By comparing the explanatory power of models that accounted for the mammalian frugivorous that would have existed in the Late Pleistocene with models that only included extant frugivores, we found that the relationship between palm fruit size and body size of fruit-eating mammals was strongest when considering the body size of present-day mammals only. This suggested that palm assemblages have probably adjusted to the loss of large megafaunal seed dispersers fairly quickly, either through extinction of large-seeded species or by evolving smaller fruits. However, past frugivore assemblages explained present-day patterns in fruit size in the Neotropics just as well as present-day frugivores, suggesting that some large-fruited palm species may have outlived their main seed dispersers by thousands of years. If so, the large fruited palms of the Amazon may be in debt to small-bodied secondary seed dispersers such as agoutis.
But what of the fate of palms in the future? Anthropogenic defaunation continues as one of the pervasive hallmarks of human impact of ecosystems today. To address this question, we were especially inspired by the work of Mauro Galetti and his team (Galetti et al. 2013 Science), which showed that the seeds of a well-studied Neotropical palm, Euterpe edulis, may have evolved to be smaller in defaunated forest areas where smaller-bodied suite of seed dispersers remain (larger seeds were inaccessible to the "smaller mouths" and were selected against). To simulate defaunation at the global scale, we used a stochastic extinction model that we parameterized from observed changes in Red List status in mammals. We generated simulations of body size of frugivore assemblages over the next 100 years, and then estimated the amount of fruit size change necessary to keep up with changes in frugivore body size assuming the global relationship between fruit and frugivore size.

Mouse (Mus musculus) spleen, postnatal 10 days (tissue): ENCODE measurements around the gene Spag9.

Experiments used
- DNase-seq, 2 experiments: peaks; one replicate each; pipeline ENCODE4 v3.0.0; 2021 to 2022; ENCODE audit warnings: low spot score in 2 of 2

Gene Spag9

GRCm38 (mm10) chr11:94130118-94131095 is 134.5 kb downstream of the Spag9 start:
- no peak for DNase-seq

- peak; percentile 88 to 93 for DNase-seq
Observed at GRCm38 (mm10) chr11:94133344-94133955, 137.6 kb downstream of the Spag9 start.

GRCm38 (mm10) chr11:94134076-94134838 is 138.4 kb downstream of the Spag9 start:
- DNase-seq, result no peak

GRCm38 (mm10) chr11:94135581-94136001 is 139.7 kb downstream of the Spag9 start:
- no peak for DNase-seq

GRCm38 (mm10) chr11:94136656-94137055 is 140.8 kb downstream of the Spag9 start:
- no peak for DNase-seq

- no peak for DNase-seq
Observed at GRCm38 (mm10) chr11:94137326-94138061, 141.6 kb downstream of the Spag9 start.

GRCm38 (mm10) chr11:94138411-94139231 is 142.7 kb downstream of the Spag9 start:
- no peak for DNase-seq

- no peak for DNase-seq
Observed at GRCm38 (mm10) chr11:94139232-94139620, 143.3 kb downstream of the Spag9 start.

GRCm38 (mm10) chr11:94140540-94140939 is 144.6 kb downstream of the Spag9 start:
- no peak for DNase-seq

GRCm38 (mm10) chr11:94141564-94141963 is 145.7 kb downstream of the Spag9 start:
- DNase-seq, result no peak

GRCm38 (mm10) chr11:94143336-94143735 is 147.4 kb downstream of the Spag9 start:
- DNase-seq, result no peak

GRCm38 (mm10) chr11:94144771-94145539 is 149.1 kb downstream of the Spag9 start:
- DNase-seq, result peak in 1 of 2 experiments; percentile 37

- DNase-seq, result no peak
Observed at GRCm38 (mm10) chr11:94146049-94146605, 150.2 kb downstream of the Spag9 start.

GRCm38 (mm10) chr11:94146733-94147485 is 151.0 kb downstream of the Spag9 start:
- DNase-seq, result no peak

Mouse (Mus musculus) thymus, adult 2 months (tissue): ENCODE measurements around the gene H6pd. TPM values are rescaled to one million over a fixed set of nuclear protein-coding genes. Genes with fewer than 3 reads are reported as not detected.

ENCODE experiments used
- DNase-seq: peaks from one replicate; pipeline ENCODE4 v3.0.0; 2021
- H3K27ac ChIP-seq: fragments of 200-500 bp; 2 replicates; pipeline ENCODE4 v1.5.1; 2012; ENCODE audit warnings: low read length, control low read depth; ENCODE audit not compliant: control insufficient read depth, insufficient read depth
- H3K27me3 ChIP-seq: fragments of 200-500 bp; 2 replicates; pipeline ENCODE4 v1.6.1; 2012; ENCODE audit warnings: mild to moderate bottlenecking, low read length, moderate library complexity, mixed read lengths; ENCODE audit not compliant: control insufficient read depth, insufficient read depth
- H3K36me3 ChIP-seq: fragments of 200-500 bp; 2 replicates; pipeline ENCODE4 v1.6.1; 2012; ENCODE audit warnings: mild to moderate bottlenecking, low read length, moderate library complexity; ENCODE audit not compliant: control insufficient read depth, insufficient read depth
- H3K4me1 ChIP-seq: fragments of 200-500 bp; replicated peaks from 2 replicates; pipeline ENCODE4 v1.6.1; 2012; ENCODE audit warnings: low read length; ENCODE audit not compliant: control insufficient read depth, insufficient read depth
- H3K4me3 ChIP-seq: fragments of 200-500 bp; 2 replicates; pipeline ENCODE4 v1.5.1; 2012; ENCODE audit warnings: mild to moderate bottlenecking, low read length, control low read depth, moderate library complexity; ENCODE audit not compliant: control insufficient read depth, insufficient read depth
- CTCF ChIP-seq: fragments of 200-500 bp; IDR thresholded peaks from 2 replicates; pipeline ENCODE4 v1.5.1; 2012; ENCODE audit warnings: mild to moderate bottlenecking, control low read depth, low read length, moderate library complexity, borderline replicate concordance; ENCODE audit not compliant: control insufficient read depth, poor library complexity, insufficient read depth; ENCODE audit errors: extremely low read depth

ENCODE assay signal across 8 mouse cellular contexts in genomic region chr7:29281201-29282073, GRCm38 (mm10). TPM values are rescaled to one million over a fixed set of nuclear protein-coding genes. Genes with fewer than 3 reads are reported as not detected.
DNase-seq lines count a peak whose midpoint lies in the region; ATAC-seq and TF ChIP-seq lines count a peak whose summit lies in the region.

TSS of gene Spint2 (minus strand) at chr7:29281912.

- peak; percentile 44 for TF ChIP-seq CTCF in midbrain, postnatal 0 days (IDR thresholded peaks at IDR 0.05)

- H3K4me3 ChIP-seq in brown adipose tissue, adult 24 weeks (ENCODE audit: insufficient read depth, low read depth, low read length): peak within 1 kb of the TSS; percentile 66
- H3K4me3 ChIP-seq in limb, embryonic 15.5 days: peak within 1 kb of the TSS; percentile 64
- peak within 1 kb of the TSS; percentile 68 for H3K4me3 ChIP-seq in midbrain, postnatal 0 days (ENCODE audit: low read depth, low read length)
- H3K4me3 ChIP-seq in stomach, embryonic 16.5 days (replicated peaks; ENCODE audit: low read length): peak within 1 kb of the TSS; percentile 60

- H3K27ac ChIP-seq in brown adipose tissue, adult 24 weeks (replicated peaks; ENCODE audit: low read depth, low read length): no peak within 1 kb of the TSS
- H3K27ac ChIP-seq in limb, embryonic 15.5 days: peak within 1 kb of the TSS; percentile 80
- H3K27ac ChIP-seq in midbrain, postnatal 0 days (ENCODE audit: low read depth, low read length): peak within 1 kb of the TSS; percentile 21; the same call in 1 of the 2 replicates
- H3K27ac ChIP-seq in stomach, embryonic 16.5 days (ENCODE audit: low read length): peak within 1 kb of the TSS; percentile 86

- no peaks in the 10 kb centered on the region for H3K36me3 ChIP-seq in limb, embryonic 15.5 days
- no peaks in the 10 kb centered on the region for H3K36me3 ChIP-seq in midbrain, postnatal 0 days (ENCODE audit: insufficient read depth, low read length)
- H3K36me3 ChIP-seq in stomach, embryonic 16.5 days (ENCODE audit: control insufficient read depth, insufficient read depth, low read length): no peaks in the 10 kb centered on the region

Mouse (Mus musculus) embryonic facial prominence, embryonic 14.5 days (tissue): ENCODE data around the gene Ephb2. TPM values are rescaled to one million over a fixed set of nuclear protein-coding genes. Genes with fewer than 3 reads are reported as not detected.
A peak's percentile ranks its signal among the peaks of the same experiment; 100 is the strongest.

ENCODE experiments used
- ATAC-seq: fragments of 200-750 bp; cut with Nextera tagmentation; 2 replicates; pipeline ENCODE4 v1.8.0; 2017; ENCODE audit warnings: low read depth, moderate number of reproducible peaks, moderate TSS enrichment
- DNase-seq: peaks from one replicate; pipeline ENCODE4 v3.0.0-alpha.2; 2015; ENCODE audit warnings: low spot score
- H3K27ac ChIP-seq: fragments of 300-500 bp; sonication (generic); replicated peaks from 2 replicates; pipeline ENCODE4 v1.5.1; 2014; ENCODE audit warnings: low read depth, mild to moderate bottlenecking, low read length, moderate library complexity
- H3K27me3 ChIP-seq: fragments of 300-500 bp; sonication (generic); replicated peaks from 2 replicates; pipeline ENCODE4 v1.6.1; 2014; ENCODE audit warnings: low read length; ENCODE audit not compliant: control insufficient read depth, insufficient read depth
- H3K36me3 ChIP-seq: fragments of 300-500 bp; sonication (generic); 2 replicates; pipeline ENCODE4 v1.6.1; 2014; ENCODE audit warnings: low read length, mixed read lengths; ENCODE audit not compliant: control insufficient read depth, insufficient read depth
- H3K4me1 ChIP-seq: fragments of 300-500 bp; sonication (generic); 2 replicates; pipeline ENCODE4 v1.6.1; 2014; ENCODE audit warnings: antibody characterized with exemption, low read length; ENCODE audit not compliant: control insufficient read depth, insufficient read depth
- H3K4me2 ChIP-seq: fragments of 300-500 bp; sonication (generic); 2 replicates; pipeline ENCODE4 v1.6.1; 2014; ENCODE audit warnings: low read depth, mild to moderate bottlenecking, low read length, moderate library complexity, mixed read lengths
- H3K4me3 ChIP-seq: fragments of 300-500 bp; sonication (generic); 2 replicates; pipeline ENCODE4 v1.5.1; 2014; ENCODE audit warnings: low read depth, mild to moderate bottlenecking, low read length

What we found, was that the fruit sizes of palm assemblages would have to decrease by approximately 4% (or about two-fold greater than changes in seed size reported by Galetti and colleagues) to compensate for the downsizing of mammalian frugivore communities. These are assemblage-level estimates rather than species-level predictions, but as small fruited palms are accessible to a greater size range of seed dispersers whereas large fruited palms may be reliant on a smaller cadre of large-bodied frugivores, large-fruited palms may find it harder to compensate for the loss of their primary seed dispersers.
Our findings emphasize that large-fruited animal-dispersed species are especially vulnerable to the continued downsizing of animal communities worldwide, with far reaching implications for their population dynamics and the structure and composition of future ecosystems. We urge biologists to take a closer look at the long-term evolutionary and demographic responses of large-fruited plant species to defaunation, which will be crucial for developing strategies to avert biodiversity loss and restore ecosystems.